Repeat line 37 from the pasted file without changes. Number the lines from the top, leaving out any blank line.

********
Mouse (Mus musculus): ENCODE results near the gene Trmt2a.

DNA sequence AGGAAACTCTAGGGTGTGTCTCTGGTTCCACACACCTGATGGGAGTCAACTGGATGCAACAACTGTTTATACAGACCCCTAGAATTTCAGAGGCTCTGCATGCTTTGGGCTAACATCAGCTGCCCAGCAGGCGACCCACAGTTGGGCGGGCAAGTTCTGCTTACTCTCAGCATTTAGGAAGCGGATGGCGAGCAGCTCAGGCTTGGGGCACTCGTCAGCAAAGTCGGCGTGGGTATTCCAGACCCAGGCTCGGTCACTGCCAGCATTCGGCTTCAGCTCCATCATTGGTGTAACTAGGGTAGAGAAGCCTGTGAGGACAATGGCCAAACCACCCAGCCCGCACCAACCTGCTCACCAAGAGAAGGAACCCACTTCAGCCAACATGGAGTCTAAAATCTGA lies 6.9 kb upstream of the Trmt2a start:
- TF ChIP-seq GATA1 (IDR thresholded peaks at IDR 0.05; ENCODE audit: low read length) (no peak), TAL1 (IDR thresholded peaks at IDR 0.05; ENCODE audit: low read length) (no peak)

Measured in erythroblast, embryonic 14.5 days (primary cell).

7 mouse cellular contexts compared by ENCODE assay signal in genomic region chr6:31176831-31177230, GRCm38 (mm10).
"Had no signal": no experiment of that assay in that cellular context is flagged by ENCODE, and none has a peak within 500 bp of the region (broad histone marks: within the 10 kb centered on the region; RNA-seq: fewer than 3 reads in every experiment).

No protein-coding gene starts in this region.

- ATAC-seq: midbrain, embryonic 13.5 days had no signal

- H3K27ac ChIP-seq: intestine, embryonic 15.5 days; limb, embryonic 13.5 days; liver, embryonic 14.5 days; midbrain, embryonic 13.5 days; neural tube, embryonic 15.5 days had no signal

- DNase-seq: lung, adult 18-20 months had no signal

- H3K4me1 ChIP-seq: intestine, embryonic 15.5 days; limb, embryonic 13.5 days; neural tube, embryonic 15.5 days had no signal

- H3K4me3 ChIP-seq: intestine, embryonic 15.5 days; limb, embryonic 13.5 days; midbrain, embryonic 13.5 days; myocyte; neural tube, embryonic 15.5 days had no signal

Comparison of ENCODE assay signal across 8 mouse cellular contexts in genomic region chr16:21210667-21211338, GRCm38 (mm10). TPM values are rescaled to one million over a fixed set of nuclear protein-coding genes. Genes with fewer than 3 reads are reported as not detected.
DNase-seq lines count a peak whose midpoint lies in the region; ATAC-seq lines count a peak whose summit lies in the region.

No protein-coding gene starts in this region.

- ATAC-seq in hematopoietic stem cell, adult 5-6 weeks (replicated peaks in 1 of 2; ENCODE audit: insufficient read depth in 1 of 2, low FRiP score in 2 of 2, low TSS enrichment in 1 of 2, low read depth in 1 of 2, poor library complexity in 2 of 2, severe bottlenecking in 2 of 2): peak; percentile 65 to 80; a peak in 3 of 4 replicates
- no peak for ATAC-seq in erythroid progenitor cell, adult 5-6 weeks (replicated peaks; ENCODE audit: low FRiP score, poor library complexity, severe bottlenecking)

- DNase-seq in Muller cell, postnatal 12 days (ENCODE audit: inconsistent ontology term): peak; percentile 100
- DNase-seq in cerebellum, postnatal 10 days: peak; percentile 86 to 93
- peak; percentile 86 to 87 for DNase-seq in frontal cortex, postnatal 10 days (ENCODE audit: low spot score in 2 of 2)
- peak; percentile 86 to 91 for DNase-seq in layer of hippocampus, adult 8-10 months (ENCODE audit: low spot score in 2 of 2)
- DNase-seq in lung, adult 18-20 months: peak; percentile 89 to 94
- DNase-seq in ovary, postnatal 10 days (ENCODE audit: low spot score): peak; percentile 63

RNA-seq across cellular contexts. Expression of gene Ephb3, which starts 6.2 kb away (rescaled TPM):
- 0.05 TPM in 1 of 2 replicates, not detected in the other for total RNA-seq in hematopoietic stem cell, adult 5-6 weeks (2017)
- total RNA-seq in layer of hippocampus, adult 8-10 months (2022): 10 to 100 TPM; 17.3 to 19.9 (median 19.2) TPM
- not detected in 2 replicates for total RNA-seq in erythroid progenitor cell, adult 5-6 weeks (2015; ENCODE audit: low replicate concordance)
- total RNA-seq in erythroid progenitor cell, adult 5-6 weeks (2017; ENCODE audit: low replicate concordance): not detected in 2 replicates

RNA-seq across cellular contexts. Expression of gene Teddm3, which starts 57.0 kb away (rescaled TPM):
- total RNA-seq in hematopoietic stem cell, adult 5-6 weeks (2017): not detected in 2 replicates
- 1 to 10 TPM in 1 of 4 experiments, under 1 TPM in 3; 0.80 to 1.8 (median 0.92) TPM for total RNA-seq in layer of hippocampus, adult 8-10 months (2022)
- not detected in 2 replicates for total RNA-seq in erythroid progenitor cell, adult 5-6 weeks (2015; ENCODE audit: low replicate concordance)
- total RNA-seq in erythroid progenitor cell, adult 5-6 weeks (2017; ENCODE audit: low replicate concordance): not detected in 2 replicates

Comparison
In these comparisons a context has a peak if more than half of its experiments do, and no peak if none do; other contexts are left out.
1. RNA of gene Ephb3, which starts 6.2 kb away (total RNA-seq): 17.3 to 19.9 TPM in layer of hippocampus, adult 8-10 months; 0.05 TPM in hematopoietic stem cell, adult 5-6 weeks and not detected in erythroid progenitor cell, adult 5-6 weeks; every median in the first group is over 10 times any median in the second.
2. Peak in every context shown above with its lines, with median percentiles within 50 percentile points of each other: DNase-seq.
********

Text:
2. Peak in every context shown above with its lines, with median percentiles within 50 percentile points of each other: DNase-seq.